The Campbell County Recreation Center is a 190,000-ft2 facility that was established April 2010. This facility includes a 42-ft climbing wall resembling the Devils Tower National Monument. Also, an 81,000-ft2 field house that contains basketball courts, a six-lane track, swimming and diving facilities, and five indoor tennis courts.
The Energy Capital Sports Complex site has four fast-pitch softball fields that can be converted for Little League baseball. The fields use Slitfilm synthetic turf with sand-rubber infill. A 28,000-ft2 protected spectator viewing area has a grass play area. A 2.4-mi recreation trail runs around the complex. Since the grand opening in 2015, the complex has hosted many tournaments, including the Razor City Softball Tournament and the 2016 Wyoming ASA State Softball Tournament.
Gillette is governed by an elected mayor and a city council with six members. Gillette is split into three wards, each represented by two council members. The mayor and council members serve four-year terms.
Under the mayor and city council, the city government consists of the city attorney, municipal court, and city administration. The city administration consists of several departments and their divisions. Those departments are Human Resources, Finance, Police, Development Services, Public Works, and Utilities.
The city council holds regular sessions on first and third Tuesday of every month in the Council Chambers at City Hall. In addition, the council also holds agenda review meetings and meetings before regular sessions. All meetings are open to the public except executive sessions.  Current council members are Shawn Neary, Bruce Brown, Tim Carsrud, Billy Montgomery, Nathan McLeland, and Shay Lundvall.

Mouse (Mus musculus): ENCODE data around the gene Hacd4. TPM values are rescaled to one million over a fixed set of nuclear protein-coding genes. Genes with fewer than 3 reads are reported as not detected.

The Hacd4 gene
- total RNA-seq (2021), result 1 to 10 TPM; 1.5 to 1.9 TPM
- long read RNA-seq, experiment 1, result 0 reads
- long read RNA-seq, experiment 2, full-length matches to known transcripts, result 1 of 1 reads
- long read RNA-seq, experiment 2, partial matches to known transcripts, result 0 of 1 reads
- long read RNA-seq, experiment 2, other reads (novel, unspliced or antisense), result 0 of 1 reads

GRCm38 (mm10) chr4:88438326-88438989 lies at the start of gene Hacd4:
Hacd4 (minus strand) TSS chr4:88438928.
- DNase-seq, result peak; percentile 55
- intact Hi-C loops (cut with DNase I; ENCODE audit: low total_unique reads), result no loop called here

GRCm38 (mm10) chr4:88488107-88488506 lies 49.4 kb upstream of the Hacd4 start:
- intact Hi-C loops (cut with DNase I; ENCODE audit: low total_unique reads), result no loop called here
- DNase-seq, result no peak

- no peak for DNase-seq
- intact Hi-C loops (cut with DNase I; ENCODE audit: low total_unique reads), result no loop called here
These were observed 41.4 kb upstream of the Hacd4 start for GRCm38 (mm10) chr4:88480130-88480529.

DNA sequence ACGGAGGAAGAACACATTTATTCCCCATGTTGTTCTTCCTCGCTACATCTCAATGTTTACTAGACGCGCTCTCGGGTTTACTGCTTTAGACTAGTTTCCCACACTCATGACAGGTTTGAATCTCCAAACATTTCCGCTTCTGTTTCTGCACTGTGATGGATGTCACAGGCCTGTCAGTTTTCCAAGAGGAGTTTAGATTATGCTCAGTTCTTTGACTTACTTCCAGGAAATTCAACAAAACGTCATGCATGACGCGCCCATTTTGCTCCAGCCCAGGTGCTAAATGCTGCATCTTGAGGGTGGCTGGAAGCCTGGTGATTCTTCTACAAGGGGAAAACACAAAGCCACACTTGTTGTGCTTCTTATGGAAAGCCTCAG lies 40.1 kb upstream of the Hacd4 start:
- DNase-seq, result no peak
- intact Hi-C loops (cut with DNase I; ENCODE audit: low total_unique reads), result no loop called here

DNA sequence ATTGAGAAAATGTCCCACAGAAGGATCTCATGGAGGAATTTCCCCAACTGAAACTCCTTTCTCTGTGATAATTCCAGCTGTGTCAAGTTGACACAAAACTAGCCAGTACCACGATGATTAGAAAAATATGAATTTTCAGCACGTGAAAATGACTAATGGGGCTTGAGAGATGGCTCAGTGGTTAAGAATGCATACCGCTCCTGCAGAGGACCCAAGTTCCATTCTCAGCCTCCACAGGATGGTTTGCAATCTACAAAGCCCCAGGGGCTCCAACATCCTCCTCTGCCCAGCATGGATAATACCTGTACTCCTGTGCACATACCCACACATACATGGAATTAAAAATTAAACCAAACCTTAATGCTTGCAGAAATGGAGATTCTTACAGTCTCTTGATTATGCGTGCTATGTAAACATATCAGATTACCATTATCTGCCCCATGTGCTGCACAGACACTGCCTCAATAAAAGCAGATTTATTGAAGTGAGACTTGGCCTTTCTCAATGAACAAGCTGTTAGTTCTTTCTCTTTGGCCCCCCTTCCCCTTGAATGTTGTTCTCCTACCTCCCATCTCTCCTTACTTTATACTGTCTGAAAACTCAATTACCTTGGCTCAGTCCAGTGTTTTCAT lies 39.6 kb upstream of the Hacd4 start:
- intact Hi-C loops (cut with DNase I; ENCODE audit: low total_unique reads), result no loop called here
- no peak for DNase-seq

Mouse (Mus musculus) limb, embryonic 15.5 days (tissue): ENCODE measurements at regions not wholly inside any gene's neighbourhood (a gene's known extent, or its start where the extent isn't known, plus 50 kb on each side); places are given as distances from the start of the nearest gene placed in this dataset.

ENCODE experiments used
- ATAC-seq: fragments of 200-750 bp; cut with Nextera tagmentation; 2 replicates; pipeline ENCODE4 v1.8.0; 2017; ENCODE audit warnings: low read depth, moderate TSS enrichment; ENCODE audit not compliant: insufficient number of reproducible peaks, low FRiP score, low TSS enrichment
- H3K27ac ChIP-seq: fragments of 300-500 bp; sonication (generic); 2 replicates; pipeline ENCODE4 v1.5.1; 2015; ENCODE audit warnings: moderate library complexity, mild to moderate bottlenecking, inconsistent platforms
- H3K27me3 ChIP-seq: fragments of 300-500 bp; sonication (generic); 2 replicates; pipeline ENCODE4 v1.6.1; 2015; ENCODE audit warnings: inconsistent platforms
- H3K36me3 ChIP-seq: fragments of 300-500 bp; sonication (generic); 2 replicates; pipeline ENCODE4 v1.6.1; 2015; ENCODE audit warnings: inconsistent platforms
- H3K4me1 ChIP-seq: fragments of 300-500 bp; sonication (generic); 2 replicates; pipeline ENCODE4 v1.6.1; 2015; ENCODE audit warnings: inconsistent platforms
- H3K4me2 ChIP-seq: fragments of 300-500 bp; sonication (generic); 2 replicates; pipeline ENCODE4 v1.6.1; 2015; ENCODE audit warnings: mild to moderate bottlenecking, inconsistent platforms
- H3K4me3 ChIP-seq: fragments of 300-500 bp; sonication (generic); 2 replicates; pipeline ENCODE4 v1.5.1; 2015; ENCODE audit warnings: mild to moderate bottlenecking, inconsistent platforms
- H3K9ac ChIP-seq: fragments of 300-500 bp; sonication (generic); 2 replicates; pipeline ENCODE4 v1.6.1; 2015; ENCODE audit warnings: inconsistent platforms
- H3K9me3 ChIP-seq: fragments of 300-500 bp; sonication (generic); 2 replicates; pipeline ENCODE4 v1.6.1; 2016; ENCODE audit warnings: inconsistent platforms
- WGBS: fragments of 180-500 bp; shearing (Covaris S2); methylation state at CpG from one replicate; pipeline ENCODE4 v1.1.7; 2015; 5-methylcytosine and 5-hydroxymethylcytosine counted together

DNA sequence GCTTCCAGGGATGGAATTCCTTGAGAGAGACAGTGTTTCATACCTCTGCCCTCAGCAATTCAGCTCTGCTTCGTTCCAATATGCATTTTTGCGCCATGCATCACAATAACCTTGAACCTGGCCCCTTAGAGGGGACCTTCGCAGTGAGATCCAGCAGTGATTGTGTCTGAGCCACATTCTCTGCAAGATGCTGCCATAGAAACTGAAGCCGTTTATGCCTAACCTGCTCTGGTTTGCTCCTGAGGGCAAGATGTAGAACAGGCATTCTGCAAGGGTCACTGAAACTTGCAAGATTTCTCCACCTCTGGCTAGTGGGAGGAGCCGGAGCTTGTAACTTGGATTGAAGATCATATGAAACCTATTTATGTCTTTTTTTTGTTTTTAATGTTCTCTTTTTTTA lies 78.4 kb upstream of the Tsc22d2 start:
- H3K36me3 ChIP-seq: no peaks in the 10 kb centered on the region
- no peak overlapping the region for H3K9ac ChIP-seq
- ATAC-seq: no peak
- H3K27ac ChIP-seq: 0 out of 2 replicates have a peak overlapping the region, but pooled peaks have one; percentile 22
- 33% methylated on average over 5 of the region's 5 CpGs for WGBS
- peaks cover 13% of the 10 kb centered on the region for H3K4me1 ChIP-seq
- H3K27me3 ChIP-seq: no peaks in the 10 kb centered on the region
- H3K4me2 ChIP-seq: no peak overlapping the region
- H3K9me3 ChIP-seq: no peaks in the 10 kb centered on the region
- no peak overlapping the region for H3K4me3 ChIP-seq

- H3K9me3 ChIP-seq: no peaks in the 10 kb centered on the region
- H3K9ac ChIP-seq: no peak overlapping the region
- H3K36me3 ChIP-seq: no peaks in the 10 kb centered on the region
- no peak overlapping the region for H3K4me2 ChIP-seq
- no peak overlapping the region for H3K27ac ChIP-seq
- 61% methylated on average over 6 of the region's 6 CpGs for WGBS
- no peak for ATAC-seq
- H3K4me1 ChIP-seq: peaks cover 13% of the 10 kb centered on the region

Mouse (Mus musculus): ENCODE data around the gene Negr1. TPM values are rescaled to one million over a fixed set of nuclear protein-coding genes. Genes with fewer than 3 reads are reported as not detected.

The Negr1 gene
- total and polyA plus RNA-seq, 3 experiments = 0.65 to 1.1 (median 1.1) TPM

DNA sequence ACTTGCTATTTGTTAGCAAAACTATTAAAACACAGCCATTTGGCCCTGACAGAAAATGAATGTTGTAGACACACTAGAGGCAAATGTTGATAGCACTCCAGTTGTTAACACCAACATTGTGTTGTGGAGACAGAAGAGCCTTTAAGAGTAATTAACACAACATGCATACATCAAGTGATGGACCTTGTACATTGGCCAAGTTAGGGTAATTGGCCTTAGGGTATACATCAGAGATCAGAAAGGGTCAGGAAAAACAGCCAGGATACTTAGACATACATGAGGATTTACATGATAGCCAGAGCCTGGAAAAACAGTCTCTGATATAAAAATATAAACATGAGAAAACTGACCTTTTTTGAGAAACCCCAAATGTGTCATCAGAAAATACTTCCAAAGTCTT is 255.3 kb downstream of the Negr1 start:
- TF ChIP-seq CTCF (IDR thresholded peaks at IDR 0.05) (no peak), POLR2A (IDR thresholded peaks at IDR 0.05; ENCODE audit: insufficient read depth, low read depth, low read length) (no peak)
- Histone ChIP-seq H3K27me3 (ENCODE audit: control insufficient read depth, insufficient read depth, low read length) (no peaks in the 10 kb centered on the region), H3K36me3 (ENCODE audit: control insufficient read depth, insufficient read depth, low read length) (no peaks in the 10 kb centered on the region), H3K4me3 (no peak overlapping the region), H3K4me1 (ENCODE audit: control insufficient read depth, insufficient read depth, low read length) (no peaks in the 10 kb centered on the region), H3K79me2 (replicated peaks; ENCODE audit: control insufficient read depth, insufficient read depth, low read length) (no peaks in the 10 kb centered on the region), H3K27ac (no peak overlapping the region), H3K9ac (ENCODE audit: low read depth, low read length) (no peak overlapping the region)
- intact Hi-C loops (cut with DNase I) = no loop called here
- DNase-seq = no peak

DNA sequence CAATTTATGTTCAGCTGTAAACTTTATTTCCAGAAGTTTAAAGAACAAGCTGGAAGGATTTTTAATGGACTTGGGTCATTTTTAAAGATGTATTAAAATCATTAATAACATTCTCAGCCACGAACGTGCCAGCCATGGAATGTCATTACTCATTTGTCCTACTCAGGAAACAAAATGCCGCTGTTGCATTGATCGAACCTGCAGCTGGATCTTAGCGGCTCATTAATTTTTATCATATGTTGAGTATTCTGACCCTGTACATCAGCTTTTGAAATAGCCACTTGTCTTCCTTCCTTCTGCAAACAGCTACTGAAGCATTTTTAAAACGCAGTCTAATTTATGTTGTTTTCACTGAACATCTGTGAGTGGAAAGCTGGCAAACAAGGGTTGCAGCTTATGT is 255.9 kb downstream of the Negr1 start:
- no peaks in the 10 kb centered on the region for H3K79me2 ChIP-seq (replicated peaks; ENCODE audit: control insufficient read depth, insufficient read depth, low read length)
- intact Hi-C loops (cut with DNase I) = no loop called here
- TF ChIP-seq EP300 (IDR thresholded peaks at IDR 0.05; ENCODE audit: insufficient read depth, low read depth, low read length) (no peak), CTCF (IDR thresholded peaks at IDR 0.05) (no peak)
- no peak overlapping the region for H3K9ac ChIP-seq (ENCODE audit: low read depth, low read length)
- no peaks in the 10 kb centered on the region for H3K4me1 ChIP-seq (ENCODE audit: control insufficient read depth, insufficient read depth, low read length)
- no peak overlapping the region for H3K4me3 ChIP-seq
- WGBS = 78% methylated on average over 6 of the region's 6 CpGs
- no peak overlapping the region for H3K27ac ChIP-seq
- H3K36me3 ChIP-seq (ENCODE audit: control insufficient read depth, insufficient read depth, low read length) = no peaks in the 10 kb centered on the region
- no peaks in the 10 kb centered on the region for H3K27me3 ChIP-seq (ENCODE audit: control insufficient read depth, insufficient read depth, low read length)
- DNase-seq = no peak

Public education in the city of Gillette is provided by Campbell County School District #1. Gillette is home to Campbell County High School and Thunder Basin High School. Gillette College, a two-year college, is part of the Northern Wyoming Community College District.
Gillette has one newspaper, the Gillette News-Record, published by Ann Kennedy Turner, The News-Record was originally two newspapers, the Gillette News and the Campbell County Record. The News-Record became a daily July 14, 1975.
Gillette receives a strong digital television signal from K09YI-D on channel 9, a moderate signal from KHSD-TV FOX on channel 5, and a weak signal from KQME ABC on channel 11 and KSGW-TV ABC on channel 12.
|Call sign ||Frequency||Format ||City of license||Transmitter||Owner|
|KGLL||88.1 MHz FM||Religious||Gillette||Real Presence Radio|
|KLOF||88.9 MHz FM||Christian Contemporary||Gillette||Educational Media Foundation|
|KAXG||89.7 MHz FM||Religious||Gillette||Hi-Line Radio Fellowship|
|KUWG||90.9 MHz FM||Public Radio||Gillette||University of Wyoming|
|KLWD||91.9 MHz FM||Religious||Gillette||Calvary Chapel of Twin Falls|
|KLED||93.3 MHz FM||Country||Antelope Valley-Crestview (annexed by Gillette in 2018) ||Real Presence Radio|
|K232CT (retransmits KCSP-FM)||94.3 MHz FM||Christian Contemporary||Gillette||Western Inspirational Broadcasters|
|KCOV-LP||95.7 MHz FM||Religious||Gillette||First Presbyterian Church|
|KAML-FM||97.3 MHz FM||Top-40||Gillette||Legend Communications of Wyoming|
|K253AZ (relays KLQQ)||98.5 MHz FM||Top-40||Gillette||Bill Rawlings|
|KGCC||99.9 MHz FM||Classic Rock||Gillette||Keyhole Broadcasting|
|KGWY||100.7 MHz FM||Country||Gillette||Legend Communications of Wyoming|
|K294BD (relays KLED)||106.7 MHz FM||Country||Gillette||Legend Communications of Wyoming|
|K298CT (relays KIML AM)||107.5 MHz FM||News/Talk||Gillette||Legend Communications of Wyoming|
|KIML||1270 kHz AM||News/Talk||Gillette||Legend Communications of Wyoming|